I remember my mother. I remember her clearly, I remember everything about her. My mother passed away when I was only 11; she lost her battle to cancer when she was only 35 years old. Many times it breaks my heart that most of the memories of my mother are related to hospitals, doctors, and worst of all, the day she died. I do, however, remember her; her smile, the way she talked, her jokes, and above all, the way she looked at me. My mother was my friend for the short time we lived together.
My father is one of my best friends. He lives thousands of miles away, and yet I can pick up the phone and call him whenever I need. He supports me in every possible manner. I recall my father when I was young; he was always fun to be around. My sister and I would walk in from school and tell him all about our day, and he would tell us stories about the countries he visited, and that he wants both of us to be “great people” when we grow up. He is the perfect father.
“He beat him for the simplest reasons, he ridiculed him in front of everybody, he left marks on his body that disappeared by time, but those on his soul remained forever”
A little while back I read a viral status on Facebook; a letter from a son to his deceased father. At first glance, I was really appalled by the fact that the writer was happy his father died, but then I continued to read. This father broke his child at every chance he got. He beat him for the simplest reasons, he ridiculed him in front of everybody, he left marks on his body that disappeared by time, but those on his soul remained forever. The writer spoke with pride that everything his father worked for never happened. He broke his heart, but never broke him. Now, he is successful, he has a career, he has a social life, he is happy. Above all, happy that his father is not around to see all that success and claim even the tiniest part of it for himself.
“How many times did I yell at them because I came back from work really tired and could not stand the noise they made?”
The status shocked me for a while. It was really strange for me to see an example like this. I thought for a while, how would I want my children to remember me? I started breaking down the last six years I spent with my son, and five with my daughter. How many times did I yell at them because I came back from work really tired and could not stand the noise they made? How many times did I ground them for the simplest things; thinking I am being a good mother? Above all, all these times they cried and I let them be, because I won’t be threatened by a few tears and children forget anyways, don’t they?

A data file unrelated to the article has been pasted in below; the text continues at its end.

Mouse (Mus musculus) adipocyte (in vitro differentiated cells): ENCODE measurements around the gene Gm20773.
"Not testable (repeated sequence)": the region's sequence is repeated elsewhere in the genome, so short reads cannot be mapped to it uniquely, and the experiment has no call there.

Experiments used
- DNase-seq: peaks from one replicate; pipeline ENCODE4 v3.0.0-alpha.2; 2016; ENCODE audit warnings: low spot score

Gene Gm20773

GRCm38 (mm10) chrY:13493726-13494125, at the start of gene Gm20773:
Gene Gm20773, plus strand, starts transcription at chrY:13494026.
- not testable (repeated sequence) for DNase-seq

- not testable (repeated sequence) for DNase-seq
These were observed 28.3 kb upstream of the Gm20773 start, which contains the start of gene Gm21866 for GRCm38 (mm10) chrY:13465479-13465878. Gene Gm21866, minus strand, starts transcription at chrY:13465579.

“Children do not forget, they ignore.”
Yes, I never beat them to death; yes, I never mocked them in front of people; yes, we do have our shares of laughter, hugs and fun, but children do not forget. I sat my son down and I asked him, “Hamza, what do you like about your mama?” With the utmost innocence in the world he replied I love you mama, because you give me all the things I like, but I hate you because I can not watch as much cartoon as I want. Children do not forget, they ignore.
How do I want my children to remember me? For sure I would like them to recall the fun times we had together. My smile, and my jokes and above all the way I looked at them, like I do with my mother. I always want my children to remember that I was their support, their go-to person when sad and when happy, I want them to remember I was their friend.
“I wish that they would completely forget my frown, my screams, and all those times I put them in the naughty corner”
Deep down, I wish that they would completely forget my frown, my screams, and all those times I put them in the naughty corner. However, if they don’t, I want them to remember how sorry I was, and how heartbroken I was doing that, and all the nights I stayed up crying because I let them sleep when they were sad. I really hope that they remember that I only meant well, and that every time I said no, or yelled at them I was only thinking of their best interest. I have faith that my children will forget all the time I had to leave them and go to work, and remember that I only did this to be able to give them the life they lived, and that if I had the choice I would have never left them for a minute alone. I want my children to recall how hard my husband and I worked to put them in their schools, and take them to all these countries we went to.
“I hope one day when I am long gone, my children sit their children down and tell them all about me and how they have wished to become half the woman I was”
I hope that one day when I am long gone my children will look at my pictures and smile. For I have lived a long happy life with them, where I always knew what they wanted to say before they utter a word. I felt their hearts, and my heart broke every time one of them shed a tear. I always want my children to be proud that I was their mother. Like me, I hope one day when I am long gone, my children sit their children down and tell them all about me and how they have wished to become half the woman I was. I wish from the bottom of my heart that the legacy I leave for my children is a legacy of love, faith, hope, dedication, and above all, friendship.
A mother, a wife, a survivor and the Egyptian Fatonista